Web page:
Unified View of Regression and Classification
One-Hot Encoding
Bayes Classifier VS Regression Function # Consider the two-class classification problem with a label set given by $\mathcal{Y}=\{-1,1\}$, without loss of generality. The regression function for the binary variable $Y$ is given by \begin{align*} \mu(x)=&\mathbb{E}[Y\mid X=x]\\=&\mathbb{P}(Y=1\mid X=x)\cdot 1\\&+\mathbb{P}(Y=-1\mid X=x)\cdot (-1)\\=&\mathbb{P}(Y=1\mid X=x)\\&-\mathbb{P}(Y=-1\mid X=x).\end{align*} The Bayes classifier becomes nothing else but the sign of the regression function $$\underset{y\in\{-1,1\}}{\operatorname{argmax}}~\mathbb{P}(Y=y\mid X=x) =\operatorname{sign}(\mu(x))$$ except for the feature values at the decision boundary $\{x:\mu(x)=0\}$ for which we can arbitrarily assign the labels. ...Learn More>
Softmax Function
Consider a classification problem with $K$ labels and the one-hot encoded target $(Y^{(1)},\ldots,Y^{(K)}) \in\{0,1\}^K$. Fitting a candidate prediction rule, say, $f_k(x)$ separately to each regression function $\mathbb{P}[Y^{(k)}=1|X=x]$ may violate the axioms of probability. Axioms of Probability # For all $x\in\mathcal{X}$: $$f_{1}(x),\ldots,f_{K}(x)\geq 0,\\ \sum_{k=1}^{K} f_{k}(x)=1.$$ Relaxing this condition complicates our estimators’ interpretation and worsens our predictions’ statistical performance. One way to impose the axioms is to model the posterior probabilities jointly by ...Learn More>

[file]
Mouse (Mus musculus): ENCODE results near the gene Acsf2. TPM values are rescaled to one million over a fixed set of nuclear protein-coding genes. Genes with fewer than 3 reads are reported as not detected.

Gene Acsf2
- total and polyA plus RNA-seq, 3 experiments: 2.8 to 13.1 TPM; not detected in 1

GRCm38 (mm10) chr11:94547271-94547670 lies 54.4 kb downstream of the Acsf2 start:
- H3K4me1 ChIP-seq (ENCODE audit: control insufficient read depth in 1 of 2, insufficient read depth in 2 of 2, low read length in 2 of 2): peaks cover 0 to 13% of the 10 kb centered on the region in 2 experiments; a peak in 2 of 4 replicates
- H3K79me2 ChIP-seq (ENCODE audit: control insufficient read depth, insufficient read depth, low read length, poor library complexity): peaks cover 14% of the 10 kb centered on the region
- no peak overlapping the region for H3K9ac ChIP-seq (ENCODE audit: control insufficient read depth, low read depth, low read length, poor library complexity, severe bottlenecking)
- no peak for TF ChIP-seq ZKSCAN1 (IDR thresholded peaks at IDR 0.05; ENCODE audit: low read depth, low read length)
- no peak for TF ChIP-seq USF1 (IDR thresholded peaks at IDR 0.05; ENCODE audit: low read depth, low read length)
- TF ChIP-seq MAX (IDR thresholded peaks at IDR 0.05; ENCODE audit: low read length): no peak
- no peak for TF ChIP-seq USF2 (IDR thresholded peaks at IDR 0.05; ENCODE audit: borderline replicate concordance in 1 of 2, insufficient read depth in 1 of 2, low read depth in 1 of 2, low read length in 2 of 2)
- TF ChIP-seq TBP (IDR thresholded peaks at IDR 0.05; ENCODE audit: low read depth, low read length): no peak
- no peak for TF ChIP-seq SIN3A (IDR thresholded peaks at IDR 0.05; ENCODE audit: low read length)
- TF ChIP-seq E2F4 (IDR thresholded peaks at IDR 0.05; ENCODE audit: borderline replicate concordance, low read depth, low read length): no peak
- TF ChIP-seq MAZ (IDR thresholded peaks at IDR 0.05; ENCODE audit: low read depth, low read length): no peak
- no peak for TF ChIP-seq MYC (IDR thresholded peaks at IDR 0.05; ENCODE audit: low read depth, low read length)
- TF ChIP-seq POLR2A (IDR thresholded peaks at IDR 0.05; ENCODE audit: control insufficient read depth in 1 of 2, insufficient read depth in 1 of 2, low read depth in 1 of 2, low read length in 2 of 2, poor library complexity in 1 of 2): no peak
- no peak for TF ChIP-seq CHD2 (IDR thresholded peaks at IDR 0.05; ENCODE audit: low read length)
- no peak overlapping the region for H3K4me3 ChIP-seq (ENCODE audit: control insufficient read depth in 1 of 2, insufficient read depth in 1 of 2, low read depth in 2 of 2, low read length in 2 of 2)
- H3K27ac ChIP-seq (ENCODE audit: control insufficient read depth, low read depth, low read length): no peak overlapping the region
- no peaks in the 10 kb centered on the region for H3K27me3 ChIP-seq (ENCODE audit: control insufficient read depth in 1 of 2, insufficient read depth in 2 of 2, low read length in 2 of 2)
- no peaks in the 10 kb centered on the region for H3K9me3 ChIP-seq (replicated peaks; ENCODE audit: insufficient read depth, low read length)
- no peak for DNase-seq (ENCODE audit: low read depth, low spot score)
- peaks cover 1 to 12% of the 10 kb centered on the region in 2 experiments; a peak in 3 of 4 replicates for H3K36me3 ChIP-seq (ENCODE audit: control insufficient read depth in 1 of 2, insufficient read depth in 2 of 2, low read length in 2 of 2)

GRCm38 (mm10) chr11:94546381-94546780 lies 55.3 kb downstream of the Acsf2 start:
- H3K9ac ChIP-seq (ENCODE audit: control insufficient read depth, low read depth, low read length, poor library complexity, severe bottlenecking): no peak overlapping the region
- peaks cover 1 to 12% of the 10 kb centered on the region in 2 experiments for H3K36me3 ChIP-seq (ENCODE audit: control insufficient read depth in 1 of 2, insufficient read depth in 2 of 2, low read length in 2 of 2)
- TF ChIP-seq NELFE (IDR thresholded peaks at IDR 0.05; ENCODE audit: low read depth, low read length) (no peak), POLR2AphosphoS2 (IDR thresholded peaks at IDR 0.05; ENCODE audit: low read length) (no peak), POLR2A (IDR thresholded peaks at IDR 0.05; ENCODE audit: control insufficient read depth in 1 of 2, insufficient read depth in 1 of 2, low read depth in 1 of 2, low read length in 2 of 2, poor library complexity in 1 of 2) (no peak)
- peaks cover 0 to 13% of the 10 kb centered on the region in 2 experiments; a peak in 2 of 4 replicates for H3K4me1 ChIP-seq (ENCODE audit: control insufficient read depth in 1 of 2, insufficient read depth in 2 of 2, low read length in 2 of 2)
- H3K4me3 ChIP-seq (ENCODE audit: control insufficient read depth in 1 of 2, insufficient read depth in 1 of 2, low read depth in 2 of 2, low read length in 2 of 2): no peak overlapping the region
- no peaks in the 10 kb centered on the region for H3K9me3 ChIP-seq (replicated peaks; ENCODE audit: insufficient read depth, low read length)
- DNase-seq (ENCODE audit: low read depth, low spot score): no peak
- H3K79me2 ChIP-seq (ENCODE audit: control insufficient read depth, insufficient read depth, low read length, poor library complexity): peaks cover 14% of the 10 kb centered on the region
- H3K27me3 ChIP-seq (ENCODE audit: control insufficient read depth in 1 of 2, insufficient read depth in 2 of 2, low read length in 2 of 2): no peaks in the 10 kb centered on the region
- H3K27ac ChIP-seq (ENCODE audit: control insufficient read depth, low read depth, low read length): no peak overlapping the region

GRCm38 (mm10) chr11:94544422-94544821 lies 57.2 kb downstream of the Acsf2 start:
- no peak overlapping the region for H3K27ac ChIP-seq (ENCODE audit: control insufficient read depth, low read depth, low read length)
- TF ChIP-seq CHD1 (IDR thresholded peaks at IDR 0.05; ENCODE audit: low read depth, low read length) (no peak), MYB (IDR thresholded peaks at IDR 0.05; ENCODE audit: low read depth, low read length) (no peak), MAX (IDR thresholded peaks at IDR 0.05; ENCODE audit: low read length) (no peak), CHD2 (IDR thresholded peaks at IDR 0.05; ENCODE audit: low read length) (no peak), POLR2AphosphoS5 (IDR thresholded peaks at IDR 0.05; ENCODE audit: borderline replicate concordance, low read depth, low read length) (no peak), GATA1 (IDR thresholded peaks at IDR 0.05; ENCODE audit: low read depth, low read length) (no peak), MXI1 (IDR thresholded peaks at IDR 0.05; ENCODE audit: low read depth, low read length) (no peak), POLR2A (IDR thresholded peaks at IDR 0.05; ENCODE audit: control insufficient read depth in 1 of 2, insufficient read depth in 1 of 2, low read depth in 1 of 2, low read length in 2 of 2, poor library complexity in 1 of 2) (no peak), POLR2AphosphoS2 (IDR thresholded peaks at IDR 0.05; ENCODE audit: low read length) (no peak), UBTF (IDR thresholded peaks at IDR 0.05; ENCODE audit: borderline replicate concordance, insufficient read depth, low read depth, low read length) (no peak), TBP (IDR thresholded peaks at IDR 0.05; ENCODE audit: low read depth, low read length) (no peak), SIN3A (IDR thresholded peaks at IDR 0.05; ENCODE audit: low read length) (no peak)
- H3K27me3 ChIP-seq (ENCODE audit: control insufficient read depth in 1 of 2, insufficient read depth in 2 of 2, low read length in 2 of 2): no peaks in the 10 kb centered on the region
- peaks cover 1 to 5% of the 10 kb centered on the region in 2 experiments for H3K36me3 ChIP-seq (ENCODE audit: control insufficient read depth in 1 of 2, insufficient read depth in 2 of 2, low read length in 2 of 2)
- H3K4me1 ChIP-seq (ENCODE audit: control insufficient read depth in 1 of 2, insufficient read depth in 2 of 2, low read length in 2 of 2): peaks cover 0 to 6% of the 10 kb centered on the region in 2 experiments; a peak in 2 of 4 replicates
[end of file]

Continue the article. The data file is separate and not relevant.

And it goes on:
Cross Entropy Loss
Consider again a classification problem with $K$ labels. The $K$-dimensional regression function for the one-hot encoded target $$(Y^{(1)},\ldots,Y^{(K)})\in\mathbb{R}^K$$ is given by $$\mu(x)=(\mu_1(x),\ldots,\mu_K(x))$$ where $$\mu_k(x)=\mathbb{P}\left( Y=\mathcal{C}_k\mid X=x\right).$$ For the multivariate target $(Y^{(1)},\ldots,Y^{(K)})$, our label set $\mathcal{Y}$ should be a subspace of the vectors obeying the axioms of probability, that is, $$\mathcal{Y}\subset\mathcal{P}_K:=\left\lbrace y\in (0,1)^K: \sum_{k=1}^{K}y_k=1\right\rbrace$$ where $y_k$ denotes the $k$-th entry of the vector $y$. Note that $\mathcal{P}_K$ is the space of distributions on $(\mathcal{C}_1,\ldots,\mathcal{C}_K)$. ...Learn More>